The Bank of England Governor Mark Carney will next week give evidence to the House of Lords Economic Affairs Committee in its annual session with the Governor of the Bank of England.
Areas the session will cover include:
What risks are there to remaining in the European Union?
What risk does China pose to the UK economy?
Is the housing market still the biggest medium-term risk to the UK economy?
How important is membership of the European Union to London’s status as a leading international finance centre?
Are banks now too complex to fail?
When will inflation return to target?
Are any further changes to banking regulation required as a result of the revelations in the ‘Panama Papers’?
To what extent is the historically large current account deficit a concern?
The appearance is likely to be the fundamental highlight of the upcoming week for the British pound.
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Of significance to us will be Carney’s take on inflation and the UK current account.
It is the UK’s gaping current account deficit that leaves the British pound exposed to significant downside risks in light of the EU referendum.
In short the UK imports more than it exports, a scenario that typically places downside pressure on a currency.
However, GBP remains buoyed by a large flow of foreign investor capital. Were this to dry up due to the UK voting to leave the EU then the British pound could fall significantly further.
What Carney has to say about this will be of great interest to us.
Inflation is meanwhile the economic indicator the Bank of England are most concerned with as it is their mandate to keep inflation stable at around 2%.
With inflation barely above 0% the Bank has had to keep interest rates at record lows for an extended period. It is the promise of higher interest rates in the future that could see the pound move higher and recover from its malaise.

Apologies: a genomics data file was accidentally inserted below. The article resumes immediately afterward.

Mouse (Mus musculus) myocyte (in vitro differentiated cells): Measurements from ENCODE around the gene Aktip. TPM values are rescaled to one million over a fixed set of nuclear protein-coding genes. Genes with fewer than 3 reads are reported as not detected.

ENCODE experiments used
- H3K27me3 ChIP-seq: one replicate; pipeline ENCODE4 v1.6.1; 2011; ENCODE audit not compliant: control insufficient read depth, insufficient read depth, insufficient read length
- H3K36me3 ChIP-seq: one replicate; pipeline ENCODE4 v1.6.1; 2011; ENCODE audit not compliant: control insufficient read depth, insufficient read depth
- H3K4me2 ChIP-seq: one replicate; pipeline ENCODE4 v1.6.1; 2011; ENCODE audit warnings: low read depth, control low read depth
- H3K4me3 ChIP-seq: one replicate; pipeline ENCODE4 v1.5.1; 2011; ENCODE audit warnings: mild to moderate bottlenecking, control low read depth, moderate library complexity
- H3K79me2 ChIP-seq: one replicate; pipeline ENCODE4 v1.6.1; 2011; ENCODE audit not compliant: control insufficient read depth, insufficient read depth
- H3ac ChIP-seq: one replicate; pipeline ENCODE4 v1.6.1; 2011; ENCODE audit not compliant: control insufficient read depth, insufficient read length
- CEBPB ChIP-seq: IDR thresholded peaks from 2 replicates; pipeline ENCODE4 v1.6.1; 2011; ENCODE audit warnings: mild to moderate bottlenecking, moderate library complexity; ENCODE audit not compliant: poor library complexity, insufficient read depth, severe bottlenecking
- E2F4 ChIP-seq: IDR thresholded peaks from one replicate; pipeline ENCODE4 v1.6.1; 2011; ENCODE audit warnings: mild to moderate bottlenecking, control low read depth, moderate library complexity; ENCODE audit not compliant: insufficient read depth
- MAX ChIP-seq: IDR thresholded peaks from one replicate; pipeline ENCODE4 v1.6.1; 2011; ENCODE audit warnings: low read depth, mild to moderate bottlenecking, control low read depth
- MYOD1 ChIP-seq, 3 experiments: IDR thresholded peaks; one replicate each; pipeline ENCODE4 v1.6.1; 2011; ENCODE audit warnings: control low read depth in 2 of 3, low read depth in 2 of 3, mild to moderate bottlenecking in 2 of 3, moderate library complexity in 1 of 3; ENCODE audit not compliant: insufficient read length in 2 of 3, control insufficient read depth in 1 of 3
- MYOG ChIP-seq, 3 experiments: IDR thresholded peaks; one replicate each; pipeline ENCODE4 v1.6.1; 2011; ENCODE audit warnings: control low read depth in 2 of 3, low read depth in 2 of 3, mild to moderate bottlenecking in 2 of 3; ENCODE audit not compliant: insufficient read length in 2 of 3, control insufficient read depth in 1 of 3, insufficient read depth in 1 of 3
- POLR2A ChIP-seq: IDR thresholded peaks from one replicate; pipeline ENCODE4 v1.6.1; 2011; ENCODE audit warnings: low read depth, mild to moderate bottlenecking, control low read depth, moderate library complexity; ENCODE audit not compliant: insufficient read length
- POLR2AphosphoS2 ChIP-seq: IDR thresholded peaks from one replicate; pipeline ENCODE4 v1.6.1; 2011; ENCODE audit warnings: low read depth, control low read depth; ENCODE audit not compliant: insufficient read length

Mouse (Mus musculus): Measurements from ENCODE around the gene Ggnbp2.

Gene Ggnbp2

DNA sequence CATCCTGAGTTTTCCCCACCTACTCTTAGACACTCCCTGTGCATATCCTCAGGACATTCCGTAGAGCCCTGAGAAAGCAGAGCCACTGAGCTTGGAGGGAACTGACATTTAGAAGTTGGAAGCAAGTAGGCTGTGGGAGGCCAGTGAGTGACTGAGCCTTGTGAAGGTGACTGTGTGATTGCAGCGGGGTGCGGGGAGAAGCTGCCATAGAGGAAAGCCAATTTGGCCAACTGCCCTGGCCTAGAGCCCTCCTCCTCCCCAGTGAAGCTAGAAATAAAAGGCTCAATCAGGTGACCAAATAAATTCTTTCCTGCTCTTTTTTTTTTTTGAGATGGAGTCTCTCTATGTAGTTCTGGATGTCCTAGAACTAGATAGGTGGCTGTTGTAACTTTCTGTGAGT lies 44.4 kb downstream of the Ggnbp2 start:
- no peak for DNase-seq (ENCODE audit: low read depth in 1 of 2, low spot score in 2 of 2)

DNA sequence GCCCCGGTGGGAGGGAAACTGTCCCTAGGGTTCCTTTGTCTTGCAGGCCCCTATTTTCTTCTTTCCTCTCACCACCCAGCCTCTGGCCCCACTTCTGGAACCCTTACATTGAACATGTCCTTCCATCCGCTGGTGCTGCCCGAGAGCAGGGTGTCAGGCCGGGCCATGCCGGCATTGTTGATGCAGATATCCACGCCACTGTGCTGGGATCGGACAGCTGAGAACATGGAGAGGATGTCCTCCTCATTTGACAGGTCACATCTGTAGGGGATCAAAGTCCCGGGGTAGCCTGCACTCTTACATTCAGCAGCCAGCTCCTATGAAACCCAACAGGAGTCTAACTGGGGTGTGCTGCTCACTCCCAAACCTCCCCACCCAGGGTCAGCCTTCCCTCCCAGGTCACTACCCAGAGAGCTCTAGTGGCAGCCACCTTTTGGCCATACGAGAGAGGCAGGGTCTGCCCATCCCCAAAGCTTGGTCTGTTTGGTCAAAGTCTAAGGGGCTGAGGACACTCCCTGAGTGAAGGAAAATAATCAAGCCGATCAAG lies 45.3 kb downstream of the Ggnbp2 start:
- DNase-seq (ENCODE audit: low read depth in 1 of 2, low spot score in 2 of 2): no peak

Rising inflation would see the Bank need to raise rates in order to cap price rises.
The most recent economic stats from the ONS show inflation ticking higher faster than economists had expected.
What does Carney make of this trend, will prices rise faster than anticipated. How does this bear on interest rate policy?
Any suggestions that inflation is turning higher could well see the British pound catch a bid.
Last week, as expected the BoE Monetary Policy Committee voted unanimously to maintain Bank rate at 0.5% and the stock of purchased assets at £375bn.
Markets continue to believe the Bank will only raise rates for the first time in 2020.
However, there are some analysts who believe this could happen as soon as this year.
On the issue of the referendum, interestingly, there was a little more discussion around the risks surrounding the EU Referendum at last week’s MPC decision.
The Bank notes that there was evidence of uncertainty weighing on activity with decisions on capital expenditure and commercial property transactions being postponed till after the outcome of the vote is known.
Will Carney expand on this? If he is shown to be more pro-EU we could see the pound rise.
However, in light of the fall-out from his apparent pro-EU stance in March we would expect his words on the matter to be incredibly guarded.